It may look like just another 'On Any Sunday' inspired tribute, but the FTR 1200 S has a bit more about it than that. Built to mimic the American firm’s dominant FTR 750 flat track racer it’s more than just striking good looks and quality, although it’s not a bad place to start.
The Indian is calm and comfy, has lots of legroom and a comfy stretch to the bars. It’s a classy little number, but the FTR 1200 can be a lively beast when you push it, where you’ll discover it’s as gusty as its racy little sideways brother, wearing shoes of steel and spewing out more power than its skinny rear 150-section Dunlop DT3-R race replica tyre knows what to do with.
You need to treat the Indian like the big road-going flat tracker it is and when you do it comes alive in your hands, squirting from corner to corner and staying the hell away from those knobbly tyre edges. You can even turn traction and ABS off, on the move, once you’ve got the hang of it, for flat track-style stunting.
Ever since their resurgence in 2014 Indian have had a knack of creating fine handling motorcycles. Their cruisers are more fun on UK roads than they have any right to be and the Bobber stops, turns and goes so well in corners you wish it had 17-inch wheels and tyres to see what it could really do.
Sitting on its 18-inch rear and 19 front the FTR 1200 S has a long, stable stars and stripes feel to it. Brakes are superb and wide bars give you the leverage to nudge that big front hoop into a corner with a gentle, pleasing resistance.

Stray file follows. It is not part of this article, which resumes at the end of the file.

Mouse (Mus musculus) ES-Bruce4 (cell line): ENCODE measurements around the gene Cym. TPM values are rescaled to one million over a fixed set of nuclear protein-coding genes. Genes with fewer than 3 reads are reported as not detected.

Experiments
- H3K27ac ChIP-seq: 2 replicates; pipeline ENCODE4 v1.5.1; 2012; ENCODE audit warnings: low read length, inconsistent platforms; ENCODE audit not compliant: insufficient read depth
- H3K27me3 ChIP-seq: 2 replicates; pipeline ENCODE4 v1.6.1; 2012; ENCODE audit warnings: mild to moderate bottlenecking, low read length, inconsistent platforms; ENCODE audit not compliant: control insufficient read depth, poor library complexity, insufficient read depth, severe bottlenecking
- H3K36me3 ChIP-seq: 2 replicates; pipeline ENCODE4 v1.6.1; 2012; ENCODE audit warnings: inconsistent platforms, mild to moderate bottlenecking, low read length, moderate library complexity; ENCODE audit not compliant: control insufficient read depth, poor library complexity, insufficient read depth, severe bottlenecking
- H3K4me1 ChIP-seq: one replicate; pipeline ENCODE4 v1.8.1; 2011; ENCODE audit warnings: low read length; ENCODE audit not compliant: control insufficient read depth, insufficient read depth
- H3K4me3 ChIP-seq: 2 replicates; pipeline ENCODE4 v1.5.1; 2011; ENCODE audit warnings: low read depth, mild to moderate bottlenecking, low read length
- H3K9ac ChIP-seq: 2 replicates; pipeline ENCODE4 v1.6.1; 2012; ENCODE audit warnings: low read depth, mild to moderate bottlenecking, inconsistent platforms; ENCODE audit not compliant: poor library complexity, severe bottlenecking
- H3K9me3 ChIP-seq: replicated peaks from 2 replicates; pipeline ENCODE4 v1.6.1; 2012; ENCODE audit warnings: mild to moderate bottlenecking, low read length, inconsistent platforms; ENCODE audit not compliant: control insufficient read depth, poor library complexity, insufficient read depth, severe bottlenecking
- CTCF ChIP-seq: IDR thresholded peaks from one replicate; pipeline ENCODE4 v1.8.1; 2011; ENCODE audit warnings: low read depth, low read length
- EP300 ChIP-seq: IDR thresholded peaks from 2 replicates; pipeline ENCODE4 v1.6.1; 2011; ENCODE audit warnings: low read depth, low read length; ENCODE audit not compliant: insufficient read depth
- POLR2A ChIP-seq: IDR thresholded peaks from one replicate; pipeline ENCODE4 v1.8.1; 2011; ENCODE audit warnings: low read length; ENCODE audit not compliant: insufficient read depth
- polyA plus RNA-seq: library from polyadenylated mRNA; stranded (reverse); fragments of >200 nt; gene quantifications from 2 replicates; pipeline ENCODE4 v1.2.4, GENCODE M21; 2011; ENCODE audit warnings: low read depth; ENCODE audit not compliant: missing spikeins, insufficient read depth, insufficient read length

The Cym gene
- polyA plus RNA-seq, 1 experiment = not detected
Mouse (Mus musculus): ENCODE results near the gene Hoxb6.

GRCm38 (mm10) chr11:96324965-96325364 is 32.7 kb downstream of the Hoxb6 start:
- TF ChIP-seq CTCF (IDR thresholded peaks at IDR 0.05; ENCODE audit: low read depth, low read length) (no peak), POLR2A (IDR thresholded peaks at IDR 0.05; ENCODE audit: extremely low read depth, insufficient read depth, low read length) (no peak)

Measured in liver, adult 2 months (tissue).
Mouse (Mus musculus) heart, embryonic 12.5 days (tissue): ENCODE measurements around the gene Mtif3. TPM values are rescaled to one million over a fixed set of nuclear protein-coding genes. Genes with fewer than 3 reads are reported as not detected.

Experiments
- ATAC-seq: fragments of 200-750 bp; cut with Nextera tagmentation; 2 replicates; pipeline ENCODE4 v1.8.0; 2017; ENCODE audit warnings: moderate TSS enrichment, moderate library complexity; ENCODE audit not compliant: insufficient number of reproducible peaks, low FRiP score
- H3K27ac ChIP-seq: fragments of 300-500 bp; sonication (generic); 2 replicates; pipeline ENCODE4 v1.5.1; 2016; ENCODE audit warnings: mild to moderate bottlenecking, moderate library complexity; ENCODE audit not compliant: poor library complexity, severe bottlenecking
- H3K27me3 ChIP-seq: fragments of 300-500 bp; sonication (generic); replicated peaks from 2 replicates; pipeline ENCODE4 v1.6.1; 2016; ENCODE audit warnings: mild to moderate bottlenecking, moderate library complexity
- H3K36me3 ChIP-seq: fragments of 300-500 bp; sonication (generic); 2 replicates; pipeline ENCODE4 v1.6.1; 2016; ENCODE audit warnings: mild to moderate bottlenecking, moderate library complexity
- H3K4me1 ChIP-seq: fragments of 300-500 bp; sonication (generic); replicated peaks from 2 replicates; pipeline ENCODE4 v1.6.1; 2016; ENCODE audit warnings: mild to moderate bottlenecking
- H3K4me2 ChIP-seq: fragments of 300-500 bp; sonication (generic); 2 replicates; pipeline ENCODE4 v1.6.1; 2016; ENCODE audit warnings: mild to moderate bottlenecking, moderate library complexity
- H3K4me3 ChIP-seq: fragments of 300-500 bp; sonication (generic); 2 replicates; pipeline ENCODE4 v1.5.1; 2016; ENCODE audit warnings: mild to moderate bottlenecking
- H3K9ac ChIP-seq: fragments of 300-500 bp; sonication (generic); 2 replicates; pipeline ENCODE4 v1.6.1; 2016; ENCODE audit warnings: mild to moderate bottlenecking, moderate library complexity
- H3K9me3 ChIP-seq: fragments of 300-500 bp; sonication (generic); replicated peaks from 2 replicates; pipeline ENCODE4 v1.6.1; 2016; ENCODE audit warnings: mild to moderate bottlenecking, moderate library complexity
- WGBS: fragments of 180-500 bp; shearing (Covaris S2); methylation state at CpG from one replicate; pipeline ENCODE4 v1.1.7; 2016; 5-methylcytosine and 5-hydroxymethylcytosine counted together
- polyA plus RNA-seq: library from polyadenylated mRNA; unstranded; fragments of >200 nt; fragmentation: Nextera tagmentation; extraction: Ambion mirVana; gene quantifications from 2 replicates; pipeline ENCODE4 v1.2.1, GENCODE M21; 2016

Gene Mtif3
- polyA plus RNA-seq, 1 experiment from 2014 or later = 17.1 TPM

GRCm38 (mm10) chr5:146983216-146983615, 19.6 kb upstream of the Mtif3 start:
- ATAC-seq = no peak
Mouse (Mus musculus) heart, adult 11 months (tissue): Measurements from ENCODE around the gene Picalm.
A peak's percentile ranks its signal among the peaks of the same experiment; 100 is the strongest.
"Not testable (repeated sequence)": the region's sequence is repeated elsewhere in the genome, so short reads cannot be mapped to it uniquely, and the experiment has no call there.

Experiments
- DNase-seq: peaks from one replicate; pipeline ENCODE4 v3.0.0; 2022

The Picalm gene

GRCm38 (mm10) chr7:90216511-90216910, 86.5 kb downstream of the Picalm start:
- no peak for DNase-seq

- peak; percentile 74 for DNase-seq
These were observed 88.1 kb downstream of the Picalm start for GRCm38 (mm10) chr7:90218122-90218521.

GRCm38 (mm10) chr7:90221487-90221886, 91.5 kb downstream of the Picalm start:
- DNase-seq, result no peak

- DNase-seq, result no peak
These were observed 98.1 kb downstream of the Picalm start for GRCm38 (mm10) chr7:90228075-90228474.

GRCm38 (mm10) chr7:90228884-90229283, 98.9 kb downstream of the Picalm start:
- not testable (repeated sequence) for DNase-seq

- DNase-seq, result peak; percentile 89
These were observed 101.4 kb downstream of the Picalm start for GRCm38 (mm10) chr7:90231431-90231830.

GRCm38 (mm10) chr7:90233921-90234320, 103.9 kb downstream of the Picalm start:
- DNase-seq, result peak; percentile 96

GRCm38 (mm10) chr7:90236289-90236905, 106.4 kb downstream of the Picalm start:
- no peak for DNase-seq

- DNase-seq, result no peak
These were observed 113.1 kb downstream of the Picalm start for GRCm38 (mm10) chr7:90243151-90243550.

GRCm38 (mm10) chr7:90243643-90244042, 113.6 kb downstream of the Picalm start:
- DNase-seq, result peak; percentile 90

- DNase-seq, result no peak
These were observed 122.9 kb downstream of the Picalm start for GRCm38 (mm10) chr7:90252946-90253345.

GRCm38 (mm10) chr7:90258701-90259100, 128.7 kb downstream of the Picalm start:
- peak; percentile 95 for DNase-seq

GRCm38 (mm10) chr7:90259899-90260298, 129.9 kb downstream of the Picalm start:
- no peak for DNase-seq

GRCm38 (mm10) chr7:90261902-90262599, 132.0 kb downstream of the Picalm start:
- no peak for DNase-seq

Front end feel is sublime, but it’s a different story at the rear and that’s simply down to those blocky-tread tyres, specially developed by Dunlop for Indian to mimic the DT3 rubber fitted to the FTR 750 racer.
All the time you have a machine with such an eager engine and so little edge grip you need to be careful with the throttle in slow, low rpm corners. Even on sun-baked tarmac the FTR 1200 S’ rear end never needs a second invitation to let go when the power comes cascading in.
That might sound hairy and it’s nerve wracking at first until you know it’s coming, but grip disappears so early that everything happens in slow motion and it’s easy to catch, especially if you take those upright, V-shaped lines in and out of turns.
Traction control bails you out if things get too loose and through higher speed corners, when you’re further up the revs and away from that instant torque, grip isn’t as much of an issue.
Ride quality on our test bike is on the firm side. We didn’t get the chance to experiment with fork and shock settings during the FTR’s launch, but the standard version has a plusher, more forgiving ride. It wouldn’t take too much time to replicate that set-up on the S model.
There’s no mistaking from where the FTR 1200 hails. The 121bhp, 1203cc V-twin’s weighty feel and pulverising low-down grunt screams Americana.
Like its cruiser cousins the Indian is happy to glide serenely along, but spin the ride-by-wire throttle to the stop, to wake the motor from its slumber and you’re rewarded with a face full of speed, drama, sultry sounds and the perfect dose of V-twin vibes.
So far so good, but the FTR 1200 S’s power delivery is too instant, on and off the throttle, especially in the prickliest of its riding modes: Sport. Flicking into Standard takes the edge off its battering bottom end, but it still doesn’t have that smooth, reassuring throttle connection you want to control 231kg of hot, throbbing metal.